April 1, 1995

Festival Watch: Berlin International Film Festival

Terry Zwigoff's <em>Crumb</em>, about the iconoclastic underground cartoonist, screened in Berlin's Forum section. (Photo: Robert Crumb)

Documentaries at this year's Berlin International Film Festival, which was held February 9-20, were most in evidence at the International Forum of Young Cinema, headed by Ulrich Gregor, who is also co-director (with Moritz de Hadeln) of the entire festival. Another section, Panorama, headed by Wieland Speck, is always generous with time for documentaries, with special attention to low-budget iconoclastic swingers, god bless 'em. Berlin's video sidebar also included documentaries, notably those of activist Jon Alpert, who heads New York's Downtown Community Television.

Perhaps 200 international titles, some of them shorts, were visible in these and other events. In addition, the festival's Market, headed by Beki Probst, screened a whopping 446 titles (documentaries, fiction, and animation) of many nationalities, visible primarily to buyers, journalists, and programmers, in 15 luxurious screening rooms at the Cine Center, adjacent to phones, faxes, refreshments, and all conveniences to expedite the buying and selling of films. Within this huge Market arena, which provides significant income for the festival's budget and which represents the sine qua non of filmmaking—that is, producers must find screens and audiences and income—an important presence for American producers is American Independents at Festivals Abroad, which facilitates screenings, publicity, press conferences, contacts, and even social events for the Yankee producers. AIFA is a consortium of 59 member institutions that include the IDA, Sundance Institute, Tribeca Film Center, Women Make Movies, UCLA Film and Television Archive, and the alphabet soup—AFI, AIVF, FAF, IFP.

World War II ended in 1945, a half­ century ago. Yet it did not end. In those 50 years, countless fiction and documentary films have explored aspects of the war, and filmmakers will continue to do so. Accordingly, the Berlin festival screened several dozen documentaries about aspects of the war, its Holocaust, and its aftermath. Among the most intriguing was The Jewess and the Captain (Germany), written and directed by Ulfvon Mechow. This 90-minute documen­tary seems too incredible even for fiction. Wehrmacht Captain Willi Schulz, Nazi Party member, assigned in 1941 to Minsk, there meets and loves the Jewish maiden Ilse Stein. Eventually Schulz resolves to escape. He, Ilse , her sisters, and 25 Jews all board a lorry and with false documents pass through Nazi checkpoints, eventually reaching safety. If it were a Schwarzenegger vehicle, would audiences believe such a yarn?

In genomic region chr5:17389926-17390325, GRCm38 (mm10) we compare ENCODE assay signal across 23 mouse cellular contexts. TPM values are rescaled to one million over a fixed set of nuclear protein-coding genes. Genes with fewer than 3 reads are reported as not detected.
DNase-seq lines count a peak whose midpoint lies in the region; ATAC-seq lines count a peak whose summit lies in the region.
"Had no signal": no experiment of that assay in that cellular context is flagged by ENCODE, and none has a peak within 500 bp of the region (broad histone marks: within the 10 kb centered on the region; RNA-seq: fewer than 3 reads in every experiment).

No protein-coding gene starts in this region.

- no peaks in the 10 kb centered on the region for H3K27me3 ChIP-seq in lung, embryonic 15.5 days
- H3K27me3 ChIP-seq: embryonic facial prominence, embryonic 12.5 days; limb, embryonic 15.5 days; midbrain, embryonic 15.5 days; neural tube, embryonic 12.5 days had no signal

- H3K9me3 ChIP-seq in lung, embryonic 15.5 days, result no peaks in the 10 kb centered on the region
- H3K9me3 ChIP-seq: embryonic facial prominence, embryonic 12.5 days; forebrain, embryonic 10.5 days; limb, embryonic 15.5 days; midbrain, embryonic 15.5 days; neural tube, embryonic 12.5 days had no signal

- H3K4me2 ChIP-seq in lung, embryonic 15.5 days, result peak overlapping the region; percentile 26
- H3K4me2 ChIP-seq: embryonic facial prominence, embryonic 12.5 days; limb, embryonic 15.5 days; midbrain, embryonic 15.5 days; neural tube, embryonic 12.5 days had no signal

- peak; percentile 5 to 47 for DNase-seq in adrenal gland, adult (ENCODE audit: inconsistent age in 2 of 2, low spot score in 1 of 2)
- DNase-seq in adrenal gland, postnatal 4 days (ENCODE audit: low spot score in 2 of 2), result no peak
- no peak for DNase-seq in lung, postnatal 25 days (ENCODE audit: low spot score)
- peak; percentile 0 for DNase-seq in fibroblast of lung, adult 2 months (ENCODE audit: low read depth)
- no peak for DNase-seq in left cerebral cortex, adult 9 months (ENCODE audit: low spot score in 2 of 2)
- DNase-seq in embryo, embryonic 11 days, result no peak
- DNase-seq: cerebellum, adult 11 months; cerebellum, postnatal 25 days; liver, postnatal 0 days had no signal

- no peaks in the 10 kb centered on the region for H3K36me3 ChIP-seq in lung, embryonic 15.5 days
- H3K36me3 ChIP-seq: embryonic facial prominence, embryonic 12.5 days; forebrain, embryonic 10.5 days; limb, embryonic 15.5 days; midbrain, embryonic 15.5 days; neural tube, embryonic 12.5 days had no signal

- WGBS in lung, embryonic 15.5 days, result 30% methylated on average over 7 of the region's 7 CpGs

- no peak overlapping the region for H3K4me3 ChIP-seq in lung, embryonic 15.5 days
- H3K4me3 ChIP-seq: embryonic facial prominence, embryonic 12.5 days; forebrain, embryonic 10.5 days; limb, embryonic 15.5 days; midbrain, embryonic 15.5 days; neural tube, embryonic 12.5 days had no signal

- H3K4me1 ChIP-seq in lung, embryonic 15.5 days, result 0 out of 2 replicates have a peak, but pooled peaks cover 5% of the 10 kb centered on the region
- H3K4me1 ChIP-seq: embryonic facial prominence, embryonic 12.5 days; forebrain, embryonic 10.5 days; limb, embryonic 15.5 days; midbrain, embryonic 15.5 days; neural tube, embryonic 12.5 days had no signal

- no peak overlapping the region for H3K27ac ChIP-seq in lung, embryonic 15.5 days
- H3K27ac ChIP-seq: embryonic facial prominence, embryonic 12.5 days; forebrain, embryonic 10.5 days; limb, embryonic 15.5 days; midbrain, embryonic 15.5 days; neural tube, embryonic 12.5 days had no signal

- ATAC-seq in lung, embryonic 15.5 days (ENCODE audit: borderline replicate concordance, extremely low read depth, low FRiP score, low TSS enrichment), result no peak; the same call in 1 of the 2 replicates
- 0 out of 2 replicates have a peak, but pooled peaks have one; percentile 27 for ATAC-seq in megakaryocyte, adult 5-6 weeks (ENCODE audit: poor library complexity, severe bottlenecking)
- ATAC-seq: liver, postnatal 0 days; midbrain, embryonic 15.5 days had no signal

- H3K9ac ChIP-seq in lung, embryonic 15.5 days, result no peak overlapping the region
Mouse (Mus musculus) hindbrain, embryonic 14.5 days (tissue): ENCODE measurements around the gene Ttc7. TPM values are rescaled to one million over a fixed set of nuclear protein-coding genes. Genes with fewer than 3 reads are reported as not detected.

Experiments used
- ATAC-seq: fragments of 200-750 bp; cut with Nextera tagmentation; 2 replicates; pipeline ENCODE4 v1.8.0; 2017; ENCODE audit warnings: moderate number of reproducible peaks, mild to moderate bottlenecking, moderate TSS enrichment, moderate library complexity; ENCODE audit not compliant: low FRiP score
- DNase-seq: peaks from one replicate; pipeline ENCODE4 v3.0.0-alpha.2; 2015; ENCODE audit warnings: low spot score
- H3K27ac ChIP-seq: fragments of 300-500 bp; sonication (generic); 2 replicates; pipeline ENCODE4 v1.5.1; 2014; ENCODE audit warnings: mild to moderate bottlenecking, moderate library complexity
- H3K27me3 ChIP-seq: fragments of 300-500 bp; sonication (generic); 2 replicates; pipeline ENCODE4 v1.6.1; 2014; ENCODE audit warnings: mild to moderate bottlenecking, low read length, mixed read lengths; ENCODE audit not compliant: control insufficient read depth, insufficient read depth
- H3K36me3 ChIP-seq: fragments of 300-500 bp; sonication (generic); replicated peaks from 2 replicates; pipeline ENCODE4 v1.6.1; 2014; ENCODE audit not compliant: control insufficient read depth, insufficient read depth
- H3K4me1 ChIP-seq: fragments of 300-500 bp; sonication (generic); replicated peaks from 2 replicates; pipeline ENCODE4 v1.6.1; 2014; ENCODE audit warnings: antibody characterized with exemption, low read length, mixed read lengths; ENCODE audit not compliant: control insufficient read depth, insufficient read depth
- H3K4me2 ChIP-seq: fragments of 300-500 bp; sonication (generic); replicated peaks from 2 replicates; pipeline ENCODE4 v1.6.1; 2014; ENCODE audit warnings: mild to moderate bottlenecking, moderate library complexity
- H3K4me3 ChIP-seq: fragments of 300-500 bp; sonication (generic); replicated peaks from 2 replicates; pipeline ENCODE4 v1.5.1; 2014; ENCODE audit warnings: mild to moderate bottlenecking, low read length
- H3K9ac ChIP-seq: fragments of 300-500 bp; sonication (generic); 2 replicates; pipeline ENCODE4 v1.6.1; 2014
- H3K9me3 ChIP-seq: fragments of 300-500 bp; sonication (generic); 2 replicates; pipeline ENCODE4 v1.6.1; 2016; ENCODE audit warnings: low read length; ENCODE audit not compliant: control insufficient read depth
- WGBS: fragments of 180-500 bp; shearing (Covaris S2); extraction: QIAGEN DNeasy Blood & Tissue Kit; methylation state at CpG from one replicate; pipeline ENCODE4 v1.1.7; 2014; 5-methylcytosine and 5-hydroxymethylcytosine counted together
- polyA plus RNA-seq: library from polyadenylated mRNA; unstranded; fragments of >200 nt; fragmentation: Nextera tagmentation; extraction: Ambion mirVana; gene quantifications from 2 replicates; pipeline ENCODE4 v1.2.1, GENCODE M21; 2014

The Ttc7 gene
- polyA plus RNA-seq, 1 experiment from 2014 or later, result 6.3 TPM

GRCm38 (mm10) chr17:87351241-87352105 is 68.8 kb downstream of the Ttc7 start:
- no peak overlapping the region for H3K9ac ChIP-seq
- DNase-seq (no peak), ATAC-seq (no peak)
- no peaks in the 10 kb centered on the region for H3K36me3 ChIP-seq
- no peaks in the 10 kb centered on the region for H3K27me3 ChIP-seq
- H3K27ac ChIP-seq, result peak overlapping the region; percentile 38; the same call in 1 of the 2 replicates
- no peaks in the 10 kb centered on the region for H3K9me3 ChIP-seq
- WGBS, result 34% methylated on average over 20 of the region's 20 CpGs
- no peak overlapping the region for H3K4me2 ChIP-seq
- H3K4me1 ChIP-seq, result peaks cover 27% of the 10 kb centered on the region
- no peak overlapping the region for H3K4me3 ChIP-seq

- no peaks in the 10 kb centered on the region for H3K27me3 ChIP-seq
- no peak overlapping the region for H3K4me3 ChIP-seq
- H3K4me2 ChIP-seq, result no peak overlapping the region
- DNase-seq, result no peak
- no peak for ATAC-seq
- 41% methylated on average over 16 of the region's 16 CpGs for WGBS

Another war-themed film, He Called Himself Hohenstein (Germany) by Hans­ Dieter Grabe, deals with a German who is appointed by the Nazi victors as mayor of a Polish city during 1940-42, during which time his diary betrays an increasing awareness of Nazi excesses. Awarding the film its Peace Prize, the Berlin jury cited it as "a complex picture of everyday fascism, a German official who be­lieves that by looking away and repressing, he can escape responsibility for certain atrocities."

The city of Stuttgart had many secret resistance fighters, including high governmental figures, laborers and unionists, leftists and moderates, many young people. Katrin Seybold documentary Courage Without Obeying Orders: Resistance and Persecution in Stuttgart1933-1945 recounts the stories of these courageous people who were among the first casualties of the war, their actions "kept secret by the Nazis," according to Seybold, "thanks to their enormous, efficient police force, torture, and the scaffold." Even today, points out Seybold, "there are very few films about resistance in Germany." Thus contemporary young Germans are denied a part of their histo­ry of which they can be proud.

Shoah was Claude Lanzmann's epic documentary on the Holocaust, nine hours primarily of talk, without stock footage or narration. Now Lanzmann returns with the five-hour Tsahal, the Hebrew name for the Israeli army. In a sense, the film is an extension of Shoah, in that the spirit of "Never again!" is the basis for the nation of Israel and for its army. In effect a series of interviews with Israeli warriors, Tsahal displays no maudlin sentimentality in the straight, casual manner of the soldiers talking: "This is my country, this is what I am trained to do, this is my tank, this is how I fought and will fight again."